She really is a beautiful boat!

We suggested that he sail the boat for a season and then decide what he wanted to add or change. Of course John had to add a new chart plotter right away. Remember, he was a private pilot. That starts the fun. The very latest Garmin plotter has everything you can think of in one instrument. Charts, GPS, speed, depth, weather maps, wind, radar, and on and on. The transponder/speed paddle/water temp combination thru hull fitting is three and a half inches deep, good enough for today's boat hulls. Remember the Hinckley was built before engineers and builders understood the strength of fiberglass so the hull near the center, he discovered, is five inches thick. After much discussion of alternatives, Garmin made an extra long transducer. Just a few boat units (dollars) more. "While the boat is on the hard, why not remove the redundant depth and speed sensors and glass up the holes" I said. Two weeks later the boat is back in the water. The yard bill is in the thousands.

Reality is setting in.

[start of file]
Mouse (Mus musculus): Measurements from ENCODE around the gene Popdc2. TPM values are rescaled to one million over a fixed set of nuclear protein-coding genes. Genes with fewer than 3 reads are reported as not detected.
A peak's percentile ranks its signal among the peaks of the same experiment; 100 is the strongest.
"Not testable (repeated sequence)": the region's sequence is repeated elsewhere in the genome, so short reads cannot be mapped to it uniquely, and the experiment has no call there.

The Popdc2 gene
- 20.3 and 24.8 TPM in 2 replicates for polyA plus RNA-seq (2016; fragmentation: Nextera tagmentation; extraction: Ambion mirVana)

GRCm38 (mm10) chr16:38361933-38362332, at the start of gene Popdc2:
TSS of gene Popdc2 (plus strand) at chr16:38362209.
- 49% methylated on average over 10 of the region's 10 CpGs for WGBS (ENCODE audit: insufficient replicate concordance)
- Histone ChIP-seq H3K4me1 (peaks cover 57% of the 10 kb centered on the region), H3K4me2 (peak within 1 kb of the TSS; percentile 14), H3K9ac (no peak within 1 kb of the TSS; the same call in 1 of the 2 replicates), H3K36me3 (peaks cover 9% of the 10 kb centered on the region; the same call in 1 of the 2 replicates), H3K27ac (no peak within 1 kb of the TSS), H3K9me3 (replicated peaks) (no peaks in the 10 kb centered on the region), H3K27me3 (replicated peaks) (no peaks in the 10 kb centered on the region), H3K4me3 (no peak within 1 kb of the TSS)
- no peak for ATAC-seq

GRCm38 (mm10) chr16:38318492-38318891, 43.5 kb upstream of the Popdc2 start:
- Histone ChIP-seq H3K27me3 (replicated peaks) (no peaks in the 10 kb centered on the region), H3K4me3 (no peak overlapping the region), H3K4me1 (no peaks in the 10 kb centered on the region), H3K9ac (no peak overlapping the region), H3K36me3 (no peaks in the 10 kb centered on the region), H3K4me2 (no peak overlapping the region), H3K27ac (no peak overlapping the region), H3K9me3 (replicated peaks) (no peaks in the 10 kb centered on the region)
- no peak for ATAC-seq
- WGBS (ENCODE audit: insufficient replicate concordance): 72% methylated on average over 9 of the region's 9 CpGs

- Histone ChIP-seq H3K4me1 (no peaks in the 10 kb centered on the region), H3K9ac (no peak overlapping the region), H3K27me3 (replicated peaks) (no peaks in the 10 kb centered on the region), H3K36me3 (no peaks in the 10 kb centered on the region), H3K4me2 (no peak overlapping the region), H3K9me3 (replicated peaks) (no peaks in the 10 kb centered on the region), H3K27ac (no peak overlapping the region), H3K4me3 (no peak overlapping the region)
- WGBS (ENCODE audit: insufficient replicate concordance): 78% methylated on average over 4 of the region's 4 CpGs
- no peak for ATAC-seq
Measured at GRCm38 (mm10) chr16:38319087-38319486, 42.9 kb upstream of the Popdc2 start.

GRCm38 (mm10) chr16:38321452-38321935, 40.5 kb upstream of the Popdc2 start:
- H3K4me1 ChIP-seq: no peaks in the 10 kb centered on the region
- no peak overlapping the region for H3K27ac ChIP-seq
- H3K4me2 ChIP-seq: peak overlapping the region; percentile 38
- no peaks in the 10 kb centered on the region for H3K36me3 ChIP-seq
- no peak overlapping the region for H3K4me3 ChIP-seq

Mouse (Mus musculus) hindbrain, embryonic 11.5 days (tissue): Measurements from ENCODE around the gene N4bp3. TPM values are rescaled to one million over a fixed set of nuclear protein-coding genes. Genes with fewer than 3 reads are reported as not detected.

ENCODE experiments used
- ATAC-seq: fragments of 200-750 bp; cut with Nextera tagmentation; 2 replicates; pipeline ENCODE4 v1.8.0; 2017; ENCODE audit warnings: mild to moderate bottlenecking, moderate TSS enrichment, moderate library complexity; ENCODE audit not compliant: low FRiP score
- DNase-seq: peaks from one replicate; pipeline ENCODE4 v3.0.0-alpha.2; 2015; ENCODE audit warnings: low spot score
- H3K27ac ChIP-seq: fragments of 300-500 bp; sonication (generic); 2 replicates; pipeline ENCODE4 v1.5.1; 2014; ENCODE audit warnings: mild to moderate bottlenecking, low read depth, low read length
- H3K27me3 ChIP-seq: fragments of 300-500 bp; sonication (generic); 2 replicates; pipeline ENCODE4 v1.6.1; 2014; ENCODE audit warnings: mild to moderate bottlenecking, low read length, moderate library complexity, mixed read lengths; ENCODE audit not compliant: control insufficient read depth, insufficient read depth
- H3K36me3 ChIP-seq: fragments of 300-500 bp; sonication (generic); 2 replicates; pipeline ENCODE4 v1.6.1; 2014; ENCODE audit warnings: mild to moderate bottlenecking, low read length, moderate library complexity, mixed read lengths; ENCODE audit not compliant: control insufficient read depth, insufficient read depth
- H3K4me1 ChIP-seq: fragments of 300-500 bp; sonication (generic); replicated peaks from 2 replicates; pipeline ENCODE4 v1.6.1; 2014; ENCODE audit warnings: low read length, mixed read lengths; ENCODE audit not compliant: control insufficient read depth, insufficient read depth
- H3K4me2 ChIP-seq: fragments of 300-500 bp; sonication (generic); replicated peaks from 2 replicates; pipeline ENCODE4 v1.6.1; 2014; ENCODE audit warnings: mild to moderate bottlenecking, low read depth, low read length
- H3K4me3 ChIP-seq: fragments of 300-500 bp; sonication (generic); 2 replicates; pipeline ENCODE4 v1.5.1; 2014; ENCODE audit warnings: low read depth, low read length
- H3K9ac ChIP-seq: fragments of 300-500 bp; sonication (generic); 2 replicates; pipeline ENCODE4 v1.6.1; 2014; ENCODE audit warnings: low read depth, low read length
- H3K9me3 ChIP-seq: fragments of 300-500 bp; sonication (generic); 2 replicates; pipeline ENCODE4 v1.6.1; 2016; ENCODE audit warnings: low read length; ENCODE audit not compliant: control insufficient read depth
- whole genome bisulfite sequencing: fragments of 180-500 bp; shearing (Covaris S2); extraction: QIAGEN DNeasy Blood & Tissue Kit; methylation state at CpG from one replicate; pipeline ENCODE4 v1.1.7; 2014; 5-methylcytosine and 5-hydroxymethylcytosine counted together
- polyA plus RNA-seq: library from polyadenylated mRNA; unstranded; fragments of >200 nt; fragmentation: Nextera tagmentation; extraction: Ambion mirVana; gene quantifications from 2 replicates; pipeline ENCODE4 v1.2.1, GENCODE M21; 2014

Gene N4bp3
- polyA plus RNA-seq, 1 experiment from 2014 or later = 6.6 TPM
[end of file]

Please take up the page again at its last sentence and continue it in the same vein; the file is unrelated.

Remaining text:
She really is a beautiful boat!

John asked if I would pilot the boat from Galveston to her new home in Seabrook.

She is a beautiful boat!

I forgot past lessons.

The Galveston-Houston ship channel is one of the busiest in the world. Over 6000 ships, tows, ferries and tugs transit this channel each year. It is always busy and dangerous. The waters on both sides of the channel are shoal. We would have to transit 35 miles of this and cross it twice. It is daunting to a novice but I grew up with this and know the route. I impressed on everyone to keep a sharp lookout as the ships sail at 10 to 15 knots and the tows at 5 to 9 knots and the channel is only 550 feet wide. Just enough for two ships to pass. Everyone else has to time a pass away from any ships or we may have to get the centerboard up in a hurry.

The forecast was for winds at 20 kn. easterly. The rain would hold off for another 24 hours. Perfect for a sail up the channel on a beam reach in protected water. What could be better? I outlined to the crew the route we would take on the trip; exit Galveston harbor and hug the East side of Pelican Island, cross the channel at Boliver Roads to the East side just off the ferry terminal, hug the East side of the channel to Red Fish Bar, cross the channel again north of Red Fish and sail in the bay to the Seabrook entrance channel. We would have deep water for the 13 foot centerboard all the way.